Pass-By-Name Parameter Passing

CMPT 383 Lecture Notes
Robert D. Cameron
March 6, 2002

Rather than using pass-by-reference for input/output parameters, Algol used the more powerful mechanism of pass-by-name.

In essence, you can pass in the symbolic "name"; of a variable, which allows it both to be accessed and updated.

For example, to double the value of C[j], you can pass its name (not its value) into the following procedure.

procedure double(x);
  real x;
  x := x * 2

In general, the effect of pass-by-name is to textually substitute the argument expressions in a procedure call for the corresponding parameters in the body of the procedure, e.g., double(C[j]) is interpreted as C[j] := C[j] * 2.

Technically, if any of the variables in the called procedure clash with the caller's variables, they must be renamed uniquely before substitution.

Implications of the pass-by-name mechanism:

  1. The argument expression is re-evaluated each time the formal parameter is accessed.
  2. The procedure can change the values of variables used in the argument expression and hence change the expression's value.

Pass-by-Name Elegance: Jensen's Device

Passing expressions into a routine so they can be repeatedly evaluated has some valuable applications.

Consider calculations of the form: "sum xi × i for all i from 1 to n." How could a routine Sum be written so that we could express this as Sum(i, 1, n, x[i]*i)?

Using pass-by-reference or pass-by-value, we cannot do this because we would be passing in only a single value of x[i]*i, not an expression which can be repeatedly evaluated as "i" changes.

Using pass-by-name, the expression x[i]*i is passed in without evaluation.

real procedure Sum(j, lo, hi, Ej);
  value lo, hi;
  integer j, lo, hi; real Ej;
  real S;
  S := 0;
  for j := lo step 1 until hi do
    S := S + Ej;
  Sum := S
Each time through the loop, evaluation of Ej is actually the evaluation of the expression x[i]*i = x[j]*j.

Pass-By-Name Security Problem (Severe)

  1. A sample program:
    procedure swap (a, b);
    integer a, b, temp;
      temp := a;
      a := b;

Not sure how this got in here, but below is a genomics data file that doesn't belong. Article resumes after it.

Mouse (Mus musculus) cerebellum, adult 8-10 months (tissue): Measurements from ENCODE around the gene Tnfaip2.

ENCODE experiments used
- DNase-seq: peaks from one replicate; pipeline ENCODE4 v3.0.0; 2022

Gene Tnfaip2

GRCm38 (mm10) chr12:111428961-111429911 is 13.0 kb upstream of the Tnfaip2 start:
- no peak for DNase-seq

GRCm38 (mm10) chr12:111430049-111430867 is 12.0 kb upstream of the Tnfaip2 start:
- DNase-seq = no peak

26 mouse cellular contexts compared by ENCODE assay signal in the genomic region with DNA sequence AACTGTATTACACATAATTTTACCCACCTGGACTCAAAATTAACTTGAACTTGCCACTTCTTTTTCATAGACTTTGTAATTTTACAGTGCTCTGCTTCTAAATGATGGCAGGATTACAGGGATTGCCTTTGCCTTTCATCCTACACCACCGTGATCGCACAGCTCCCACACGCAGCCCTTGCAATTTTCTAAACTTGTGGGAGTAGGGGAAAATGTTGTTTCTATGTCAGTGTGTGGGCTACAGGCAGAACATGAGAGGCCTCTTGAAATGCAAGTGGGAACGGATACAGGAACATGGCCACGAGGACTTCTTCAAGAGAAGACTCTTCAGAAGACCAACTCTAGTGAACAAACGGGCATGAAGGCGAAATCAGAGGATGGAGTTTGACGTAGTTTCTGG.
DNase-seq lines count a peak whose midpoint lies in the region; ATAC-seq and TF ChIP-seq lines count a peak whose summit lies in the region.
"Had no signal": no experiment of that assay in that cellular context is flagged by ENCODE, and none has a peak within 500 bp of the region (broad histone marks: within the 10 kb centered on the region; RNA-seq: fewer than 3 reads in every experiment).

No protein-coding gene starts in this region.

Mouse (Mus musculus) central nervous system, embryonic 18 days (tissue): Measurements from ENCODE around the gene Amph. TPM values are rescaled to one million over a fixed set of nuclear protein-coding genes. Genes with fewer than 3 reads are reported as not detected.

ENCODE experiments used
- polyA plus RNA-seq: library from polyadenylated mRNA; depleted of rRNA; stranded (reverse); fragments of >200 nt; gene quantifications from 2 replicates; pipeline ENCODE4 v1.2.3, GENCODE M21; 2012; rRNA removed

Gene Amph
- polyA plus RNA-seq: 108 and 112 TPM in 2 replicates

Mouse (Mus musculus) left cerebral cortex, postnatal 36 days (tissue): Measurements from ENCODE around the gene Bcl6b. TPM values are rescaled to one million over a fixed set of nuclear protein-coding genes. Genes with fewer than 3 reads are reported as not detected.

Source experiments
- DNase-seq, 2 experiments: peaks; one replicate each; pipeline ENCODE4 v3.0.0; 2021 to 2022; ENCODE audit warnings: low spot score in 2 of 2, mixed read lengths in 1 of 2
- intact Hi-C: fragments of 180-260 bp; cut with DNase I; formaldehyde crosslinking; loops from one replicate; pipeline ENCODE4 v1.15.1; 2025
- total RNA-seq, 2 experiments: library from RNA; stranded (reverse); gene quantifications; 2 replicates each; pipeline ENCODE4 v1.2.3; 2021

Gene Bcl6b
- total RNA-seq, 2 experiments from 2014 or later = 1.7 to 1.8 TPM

b:= temp
  2. Effect of the call swap(x, y):
      temp := x;
      x := y;
      y := temp
  3. Effect of the call swap(i, x[i]):
      temp := i;
      i := x[i];
      x[i] := temp
    It doesn't work! For example:
    Before call:i = 2x[2] = 5  
    After call:i = 5x[2] = 5x[5] = 2

    It is very difficult to write a correct swap procedure in Algol.

Evaluation of Pass-by-Name

The advantages of pass-by-name are:
  1. It has a simple semantic model as textual substitution.
  2. Modification and re-evaluation of argument expressions has useful applications, such as Jensen's device.
  3. Argument expressions are not necessarily evaluated:
    boolean procedure and (x, y);
      boolean x, y;
      if x then return y else return false
    Here, y is not evaluated if x is false.


  1. Repeated evaluation of arguments can be inefficient.
  2. Pass-by-name can have unsafe semantic effects.
  3. Pass-by-name is difficult to implement. Argument expressions must be compiled to special parameterless procedures called thunks. These thunks are passed into the called procedure and used whenever necessary to evaluate or re-evaluate the argument.


Thunks are parameterless procedures used to implement pass-by-name.

Essentially a thunk is set up to return a pointer to the current location represented by a parameter.

Thunks can be simulated in (extended) Pascal using procedure types. For example, to simulate the argument expressions i and x[i] passed using pass-by-name, the following thunks can be set up.

TYPE IntVarAddress = ^ INTEGER;
     RealVarAddress = ^ REAL;
FUNCTION iThunk () : IntVarAddress;
  iThunk := ADDRESS(i)

FUNCTION XiThunk () : RealVarAddress; VAR expi : REAL; BEGIN expi := x[i] * i; XiThunk := ADDRESS(expi) END;

Notice that iThunk will always return the same memory location, but that XiThunk will return a memory location dependent on the current value of i.

Now, the Algol expression Sum(i, 1, n, x[i]) could be rewritten in (extended) Pascal as Sum(iThunk, lo, hi, XiThunk) where the Sum function is defined as follows.

FUNCTION Sum(jThunk : FUNCTION () : IntVarAddress;
             lo, hi : INTEGER;
             EjThunk : FUNCTION () : RealVarAddress);
  S := 0;
  jThunk()^ := lo;
  WHILE jThunk()^ <= hi DO BEGIN
    S := S + EjThunk()^;
    jThunk()^ := jThunk()^ + 1
  Sum := S